We saw the true nature of Iraqi "sovereignty" when it was disclosed that a worried Prime Minister Nouri al-Maliki earlier this week made an anxious phone call to Bush to ask whether rumors he had been hearing were true that Bush was planning on replacing him. The call made it clear that Maliki knows he serves in his role solely at the pleasure of the American president. In saner, more honest times, the media would refer to such a situation as colonial, but our lapdog media just plays the game and talks about Iraq as if it were a sovereign nation.

Maliki also asked the president if it was true that the U.S. was planning on pulling the plug on the Iraq occupation. The president reportedly reassured his worried puppet that he was not going to undercut him, and was not about to withdraw US troops, but if I were Maliki, I'd heed the lesson of South Vietnamese President Ngo Dinh Diem, who was assured of US backing even as the CIA was making arrangements to have him assassinated and replaced by another thug.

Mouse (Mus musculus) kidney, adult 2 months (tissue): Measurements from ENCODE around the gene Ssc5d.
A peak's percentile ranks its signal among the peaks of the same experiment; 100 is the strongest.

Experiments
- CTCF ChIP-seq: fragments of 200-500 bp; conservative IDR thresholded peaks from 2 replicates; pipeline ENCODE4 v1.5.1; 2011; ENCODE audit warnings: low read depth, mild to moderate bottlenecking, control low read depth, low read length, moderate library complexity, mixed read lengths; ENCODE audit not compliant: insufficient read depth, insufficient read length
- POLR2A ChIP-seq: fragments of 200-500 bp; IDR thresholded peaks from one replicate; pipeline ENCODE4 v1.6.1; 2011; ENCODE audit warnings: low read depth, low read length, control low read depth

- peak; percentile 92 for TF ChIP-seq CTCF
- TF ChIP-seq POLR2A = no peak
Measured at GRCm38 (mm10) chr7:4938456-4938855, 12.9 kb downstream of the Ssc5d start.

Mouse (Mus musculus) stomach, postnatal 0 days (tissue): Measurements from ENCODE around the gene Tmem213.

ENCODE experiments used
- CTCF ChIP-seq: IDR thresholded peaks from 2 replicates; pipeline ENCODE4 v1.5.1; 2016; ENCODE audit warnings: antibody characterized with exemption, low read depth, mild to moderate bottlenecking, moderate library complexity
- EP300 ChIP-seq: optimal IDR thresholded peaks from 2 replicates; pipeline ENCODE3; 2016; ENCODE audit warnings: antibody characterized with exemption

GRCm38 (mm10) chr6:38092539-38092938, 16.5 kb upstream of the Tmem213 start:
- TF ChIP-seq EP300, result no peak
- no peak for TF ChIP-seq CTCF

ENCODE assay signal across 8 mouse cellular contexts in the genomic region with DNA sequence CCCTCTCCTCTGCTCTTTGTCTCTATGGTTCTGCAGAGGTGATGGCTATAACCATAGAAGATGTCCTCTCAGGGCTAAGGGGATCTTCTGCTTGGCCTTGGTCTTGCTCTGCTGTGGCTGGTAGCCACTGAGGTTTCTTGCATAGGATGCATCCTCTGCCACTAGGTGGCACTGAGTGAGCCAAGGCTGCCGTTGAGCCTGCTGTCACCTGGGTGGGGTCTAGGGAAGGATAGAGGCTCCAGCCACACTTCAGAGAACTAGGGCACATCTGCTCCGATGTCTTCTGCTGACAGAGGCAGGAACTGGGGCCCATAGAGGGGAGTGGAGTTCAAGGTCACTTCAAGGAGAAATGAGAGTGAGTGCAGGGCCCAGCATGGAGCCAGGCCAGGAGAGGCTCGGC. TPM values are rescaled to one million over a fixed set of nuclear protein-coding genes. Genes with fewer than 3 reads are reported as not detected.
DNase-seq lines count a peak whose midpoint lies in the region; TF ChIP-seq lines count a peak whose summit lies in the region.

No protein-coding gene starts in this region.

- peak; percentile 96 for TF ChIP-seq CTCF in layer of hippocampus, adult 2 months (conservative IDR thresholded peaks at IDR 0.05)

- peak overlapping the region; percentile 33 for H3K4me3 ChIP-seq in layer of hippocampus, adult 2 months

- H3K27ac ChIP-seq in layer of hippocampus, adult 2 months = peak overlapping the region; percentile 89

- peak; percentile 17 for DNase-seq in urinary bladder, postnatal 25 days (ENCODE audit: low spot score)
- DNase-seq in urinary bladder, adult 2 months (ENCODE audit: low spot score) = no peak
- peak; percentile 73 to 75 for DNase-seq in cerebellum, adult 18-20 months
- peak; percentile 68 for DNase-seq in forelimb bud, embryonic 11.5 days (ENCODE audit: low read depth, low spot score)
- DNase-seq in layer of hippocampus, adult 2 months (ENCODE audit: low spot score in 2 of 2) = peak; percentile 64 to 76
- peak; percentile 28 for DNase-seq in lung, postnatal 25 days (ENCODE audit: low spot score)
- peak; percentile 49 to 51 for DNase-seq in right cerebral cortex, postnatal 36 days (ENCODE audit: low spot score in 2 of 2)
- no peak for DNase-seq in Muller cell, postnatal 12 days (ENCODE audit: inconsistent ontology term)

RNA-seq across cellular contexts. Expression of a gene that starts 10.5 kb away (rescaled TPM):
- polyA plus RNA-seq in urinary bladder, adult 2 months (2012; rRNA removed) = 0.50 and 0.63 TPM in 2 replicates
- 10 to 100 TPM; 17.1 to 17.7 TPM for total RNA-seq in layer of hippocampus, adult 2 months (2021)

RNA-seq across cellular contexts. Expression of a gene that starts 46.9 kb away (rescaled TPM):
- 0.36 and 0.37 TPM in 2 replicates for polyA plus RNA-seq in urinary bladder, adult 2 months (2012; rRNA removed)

Wed

18

Oct

2006

Sentimental Education: Academia Signs Up for Tracking Down Dissent
Wednesday, 18 October 2006 11:05

by Chris Floyd

 

This is my latest piece for Truthout.org.

I.
Why is the United States government spending millions of dollars to track down critics of George W. Bush in the press? And why have major American universities agreed to put this technology of tyranny into the state's hands?

At the most basic level, of course, both questions are easily answered: 1) Power. 2) Money. The Bush administration wants to be able to root out - and counteract - any dissenting noises that might put a crimp in its ongoing crusade for "full spectrum dominance" of global affairs, while the august institutions of higher learning involved - the universities of Cornell, Pittsburgh and Utah - crave the federal green that keeps them in clover.

But beyond these grubby realities, there are many other disturbing aspects of this new program - which is itself only part of a much broader penetration of American academia by the Department of Homeland Security.